Some might argue this is “the recession we have to have” to tame inflation. Even if that were true, the downturn won’t be pleasant.

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Silicon Valley Bank got into difficulties because they had a classic asset-liability mismatch, which triggered an old-fashioned run on the bank.  Their deposit base grew rapidly as tech start-ups received lots of venture cap.  They bought Treasury bond assets to back those deposits but, in a greedy reach for yield, they bought a large proportion of long-dated Treasury bonds for more yield.  But then yields rose and inverted as the Fed finally fought inflation.  Bank customers can now get a much higher yield in a money market fund so they started to withdraw deposits.  To meet these withdrawals, SVB sold a bunch of long-dated bonds at a lower price (yields go up means price goes down), then disclosed this reduced value of assets (only because it was realized; otherwise the assets are held at book value), which got noticed and started rumors, which became a run on the bank.

There are other small, regional US banks with similar fragility since Trump rolled back banking regulations on smaller banks that don’t represent a systemic risk.  It’s not like Lehman Brothers with crazy leverage and risky credit; it’s just an asset-liability duration mismatch that destroys you if your overnight depositors actually withdraw their money, but not a problem at all if your depositors don’t all withdraw their money.  SVB were complacent and deeply incompetent in simple risk management.

This has nothing to do with Credit Suisse who have been a shit show for a long time and needed to raise more capital to offset losses, even after they already recently sold a chunk of their asset management business to Apollo.  But some of their largest investors have recently sold their stakes (Harris Associates) or refused to invest more capital (Saudi National Bank).  So Credit Suisse needs a lot of capital and no-one looks interested in providing it.  A different type of rumor kicked off and there are reports of at least some banks (e.g. BNP Paribas was mentioned in the FT) are concerned about trading with them, so the Swiss central bank is stepping in.  (BTW since Lehman it is illegal to fuel rumors irresponsibly about banks so people are circumspect about what they say and where)

So SVB and Credit Suisse are quite different but banks fundamentally need credibility to function.  That’s a design feature of fractional reserve lending.  And credibility just took a hit for the entire industry.

There is, however, also a real underlying problem for banks though, not just confidence of their customers: interest rates rose a lot and banks have not passed that through to their depositors.  But depositors have a choice and can move a lot of their money into money market funds or similar to earn a better yield, without locking it up in an unsecured CD (certificate of deposit) at the bank.  There have been enormous flows of money into money market funds this week.  Now that savers can actually earn meaningful rates of interest, banks will have to compete for deposits and not just take them for granted. 

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A few other miscellaneous points I’d make:

- The run on SVB was old-fashioned…and not-so-old-fashioned at the same time. The Twitter-fuelled speed of the deposit outflows was quite something to behold and caught the oversight bodies by surprise.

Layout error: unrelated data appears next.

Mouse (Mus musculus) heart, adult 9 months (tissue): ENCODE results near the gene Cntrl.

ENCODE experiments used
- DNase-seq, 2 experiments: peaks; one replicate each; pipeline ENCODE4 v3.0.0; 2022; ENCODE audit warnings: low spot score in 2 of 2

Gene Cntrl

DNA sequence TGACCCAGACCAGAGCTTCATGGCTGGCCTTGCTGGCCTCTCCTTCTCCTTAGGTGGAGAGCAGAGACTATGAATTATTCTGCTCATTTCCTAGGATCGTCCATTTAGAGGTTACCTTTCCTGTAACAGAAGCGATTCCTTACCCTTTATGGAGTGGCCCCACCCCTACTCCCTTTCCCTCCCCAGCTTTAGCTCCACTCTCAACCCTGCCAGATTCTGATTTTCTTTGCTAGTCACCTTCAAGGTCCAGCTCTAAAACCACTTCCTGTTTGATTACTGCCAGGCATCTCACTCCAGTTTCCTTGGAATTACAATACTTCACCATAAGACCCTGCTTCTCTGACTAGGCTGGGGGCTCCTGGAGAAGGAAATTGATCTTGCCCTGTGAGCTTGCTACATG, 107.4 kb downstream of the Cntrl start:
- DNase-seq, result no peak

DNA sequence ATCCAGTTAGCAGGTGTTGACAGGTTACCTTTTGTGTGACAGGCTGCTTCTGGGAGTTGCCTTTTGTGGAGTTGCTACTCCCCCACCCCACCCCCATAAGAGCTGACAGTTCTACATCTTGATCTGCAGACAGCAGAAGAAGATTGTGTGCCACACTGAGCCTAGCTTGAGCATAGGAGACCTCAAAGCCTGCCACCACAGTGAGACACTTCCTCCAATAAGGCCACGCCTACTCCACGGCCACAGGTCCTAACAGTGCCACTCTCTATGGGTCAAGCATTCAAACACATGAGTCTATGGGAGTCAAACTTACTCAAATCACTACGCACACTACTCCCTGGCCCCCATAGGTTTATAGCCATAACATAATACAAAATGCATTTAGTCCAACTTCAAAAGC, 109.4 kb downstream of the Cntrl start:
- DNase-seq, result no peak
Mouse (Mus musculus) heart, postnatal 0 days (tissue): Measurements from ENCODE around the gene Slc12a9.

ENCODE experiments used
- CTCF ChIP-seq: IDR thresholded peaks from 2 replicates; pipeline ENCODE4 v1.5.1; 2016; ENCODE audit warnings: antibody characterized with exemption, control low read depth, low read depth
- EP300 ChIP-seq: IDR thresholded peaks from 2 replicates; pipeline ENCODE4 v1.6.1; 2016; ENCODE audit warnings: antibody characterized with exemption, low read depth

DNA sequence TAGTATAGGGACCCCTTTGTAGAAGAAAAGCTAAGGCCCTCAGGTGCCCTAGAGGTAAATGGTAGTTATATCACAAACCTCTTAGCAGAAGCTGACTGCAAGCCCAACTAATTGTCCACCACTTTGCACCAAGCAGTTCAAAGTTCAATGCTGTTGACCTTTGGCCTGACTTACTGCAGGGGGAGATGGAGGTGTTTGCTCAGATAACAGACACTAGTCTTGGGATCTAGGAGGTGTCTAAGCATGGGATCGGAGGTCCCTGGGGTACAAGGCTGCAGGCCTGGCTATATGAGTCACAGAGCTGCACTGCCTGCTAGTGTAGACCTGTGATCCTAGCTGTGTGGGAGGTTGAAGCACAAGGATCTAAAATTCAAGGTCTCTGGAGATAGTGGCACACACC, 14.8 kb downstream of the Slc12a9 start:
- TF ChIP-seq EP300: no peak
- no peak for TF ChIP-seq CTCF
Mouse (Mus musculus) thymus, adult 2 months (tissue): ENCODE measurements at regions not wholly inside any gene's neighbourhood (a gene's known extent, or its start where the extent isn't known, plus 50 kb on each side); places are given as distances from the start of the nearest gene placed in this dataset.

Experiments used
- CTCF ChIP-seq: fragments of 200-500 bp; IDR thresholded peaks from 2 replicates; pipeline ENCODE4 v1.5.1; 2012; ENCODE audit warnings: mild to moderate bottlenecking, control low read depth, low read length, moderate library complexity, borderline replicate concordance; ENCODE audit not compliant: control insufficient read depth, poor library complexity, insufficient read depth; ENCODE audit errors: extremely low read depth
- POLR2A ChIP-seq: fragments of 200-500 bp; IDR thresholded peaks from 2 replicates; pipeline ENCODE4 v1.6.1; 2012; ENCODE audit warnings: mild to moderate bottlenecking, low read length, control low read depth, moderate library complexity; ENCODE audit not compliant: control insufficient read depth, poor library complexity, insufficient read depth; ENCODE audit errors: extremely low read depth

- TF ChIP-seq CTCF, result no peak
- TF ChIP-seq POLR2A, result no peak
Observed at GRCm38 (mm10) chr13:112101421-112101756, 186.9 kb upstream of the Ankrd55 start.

- The backstopping of unsecured deposits is being marketed by the Government as avoiding a bailout. That’s only true as a technicality. Ultimately, FDIC is funded by bank customers and therefore taxpayers. So the backstops do come at a public cost, albeit one perhaps worth paying in this instance.

- The liquidity provision to First Republic by its competitors is a bit of a financial circle jerk and feels weird to me. I’d much rather see a private sale, but I guess no one really wants FR at this point. 

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2 hours ago, Iskaral Pust said:

 (BTW since Lehman it is illegal to fuel rumors irresponsibly about banks so people are circumspect about what they say and where)

 

Was that a part of Dodd-Frank?????? HOW THE FUCK HAVE I NEVER HEARD OF THIS!?!?!?!?!?!?!?!?!?!?!!? :read:

And here I thought my biggest issue with Democrats was the willful ignorance to airborne murder as a matter of convenience.

1 hour ago, Paxter said:

 

- The backstopping of unsecured deposits is being marketed by the Government as avoiding a bailout. That’s only true as a technicality. Ultimately, FDIC is funded by bank customers and therefore taxpayers. So the backstops do come at a public cost, albeit one perhaps worth paying in this instance.

-

Why? 

 

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[quote] SVB were complacent and deeply incompetent in simple risk management. [/quote]

Problem is there appear to be other major industries essential to the economy to which this statement applies in full - like the railway companies who put profit above maintenance and basic safety, resulting in a spate of totally predictable and highly destructive derailments. Likewise, utility companies in Texas and California decided to put profit above weatherization and maintenance, which was a major contributor to power outages and devastating fires. Factor in deliberate stupidity like banning ESG investing and shaky financial institutions, and a major mess is fast approaching. 

 

[quote] (BTW since Lehman it is illegal to fuel rumors irresponsibly about banks so people are circumspect about what they say and where) [/quote]

And this remains a mindblower - that a handful of ordinary laymen discussing publicly available information could be charged with a crime for doing so on an open website. It speaks of deep paranoia and corruption - an effort to silence cautionary voices.